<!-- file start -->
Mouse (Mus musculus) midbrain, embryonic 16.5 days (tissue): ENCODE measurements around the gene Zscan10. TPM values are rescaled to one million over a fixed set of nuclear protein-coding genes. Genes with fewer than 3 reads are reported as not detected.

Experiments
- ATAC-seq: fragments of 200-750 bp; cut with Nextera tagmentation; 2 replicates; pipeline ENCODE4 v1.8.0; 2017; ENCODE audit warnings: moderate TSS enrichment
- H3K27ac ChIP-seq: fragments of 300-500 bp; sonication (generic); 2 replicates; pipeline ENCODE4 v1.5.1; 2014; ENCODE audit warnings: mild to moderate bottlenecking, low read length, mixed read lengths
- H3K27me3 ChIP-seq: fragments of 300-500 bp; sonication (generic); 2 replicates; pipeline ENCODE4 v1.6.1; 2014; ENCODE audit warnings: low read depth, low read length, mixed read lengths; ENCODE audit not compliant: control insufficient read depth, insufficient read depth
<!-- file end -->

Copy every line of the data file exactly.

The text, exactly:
Mouse (Mus musculus) midbrain, embryonic 16.5 days (tissue): ENCODE measurements around the gene Zscan10. TPM values are rescaled to one million over a fixed set of nuclear protein-coding genes. Genes with fewer than 3 reads are reported as not detected.

Experiments
- ATAC-seq: fragments of 200-750 bp; cut with Nextera tagmentation; 2 replicates; pipeline ENCODE4 v1.8.0; 2017; ENCODE audit warnings: moderate TSS enrichment
- H3K27ac ChIP-seq: fragments of 300-500 bp; sonication (generic); 2 replicates; pipeline ENCODE4 v1.5.1; 2014; ENCODE audit warnings: mild to moderate bottlenecking, low read length, mixed read lengths
- H3K27me3 ChIP-seq: fragments of 300-500 bp; sonication (generic); 2 replicates; pipeline ENCODE4 v1.6.1; 2014; ENCODE audit warnings: low read depth, low read length, mixed read lengths; ENCODE audit not compliant: control insufficient read depth, insufficient read depth